Date of Award


Degree Type


Degree Name

Doctor of Philosophy


Life Sciences

Major Professor

Mitchel J. Doktycz

Committee Members

Michael L. Simpson, Albrecht G. von Arnim, Barry D. Bruce, Jennifer L. Morrell-Falvey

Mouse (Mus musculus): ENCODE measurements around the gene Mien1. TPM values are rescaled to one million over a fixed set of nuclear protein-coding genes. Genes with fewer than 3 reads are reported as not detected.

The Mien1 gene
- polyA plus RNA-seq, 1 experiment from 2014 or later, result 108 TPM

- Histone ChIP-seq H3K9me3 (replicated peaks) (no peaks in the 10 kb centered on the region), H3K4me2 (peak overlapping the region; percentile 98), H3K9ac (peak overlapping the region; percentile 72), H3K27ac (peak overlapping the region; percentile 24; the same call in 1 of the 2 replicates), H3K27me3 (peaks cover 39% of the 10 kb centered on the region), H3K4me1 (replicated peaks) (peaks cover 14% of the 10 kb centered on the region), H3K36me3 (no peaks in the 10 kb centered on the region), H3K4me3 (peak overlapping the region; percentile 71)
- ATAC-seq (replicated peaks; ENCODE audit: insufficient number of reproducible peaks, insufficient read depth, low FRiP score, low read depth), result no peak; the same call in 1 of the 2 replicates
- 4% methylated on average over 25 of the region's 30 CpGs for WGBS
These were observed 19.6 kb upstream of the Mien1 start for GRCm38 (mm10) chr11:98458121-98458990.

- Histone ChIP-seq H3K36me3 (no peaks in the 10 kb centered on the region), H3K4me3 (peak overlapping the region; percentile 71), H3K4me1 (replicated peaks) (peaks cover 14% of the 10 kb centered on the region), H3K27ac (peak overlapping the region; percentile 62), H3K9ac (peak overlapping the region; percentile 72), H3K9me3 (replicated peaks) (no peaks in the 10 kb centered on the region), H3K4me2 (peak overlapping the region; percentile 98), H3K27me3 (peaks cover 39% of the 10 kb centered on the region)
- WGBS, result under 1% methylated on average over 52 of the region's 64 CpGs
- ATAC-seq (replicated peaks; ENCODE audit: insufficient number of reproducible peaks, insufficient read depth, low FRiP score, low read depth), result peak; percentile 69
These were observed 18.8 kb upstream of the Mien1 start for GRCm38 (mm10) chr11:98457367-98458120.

Engineering gene networks offers an opportunity to harness biological function for biotechnological and biomedical applications. In contrast to cell-based systems, cell free extracts offer a flexible and well-characterized context in which to implement predictable gene circuits. Critical to these efforts is the availability of a library of ligand sensitive gene regulatory systems. Here, I describe efforts to develop molecular tools to control gene expression and implement a negative feedback circuit in E.coli cell extracts. First, a strategy to regulate T7 RNA polymerase using DNA aptamers is detailed. I test the hypothesis that a DNA aptamer, when placed near the transcription start site, interferes with transcription in the presence of the target molecule. A DNA aptamer that binds thrombin is used as a model system for demonstrating feasibility of the approach. I show that for the hybrid T7-aptamer promoter, thrombin addition results in up to a 5-fold reduction in gene expression. I further demonstrate that gene expression be tuned by altering the position of the aptamer relative to the transcription start site. I then devised a mechanism to engineer dual regulation of T7 promoters using LacI and TetR repressor proteins. To achieve this, a LacI binding site (lacO) was positioned 92bp upstream from a T7lacO promoter, which resulted in an increased repression from T7lacO promoters presumably by a looping based mechanism. TetR binding sites were introduced into this framework to disrupt the DNA looping to create T7 promoters that respond to both LacI and TetR. I show that positioning a tetO operator between the upstream lacO and the T7lacO promoter results in relieving lacO mediated repression by TetR. Finally, a negative feedback circuit was realized using T7lacO promoters. To this end, mono-cistronic and bi-cistronic system assembly approaches for system assembly are examined leading to the realization of an inducible negative feedback circuit in cell free systems. Collectively, the tools developed in this work pave the way for expanding the library of ligands that can be used for regulating gene expression, enabling signal integration at T7 promoters and facilitating engineering of gene networks in cell free systems.

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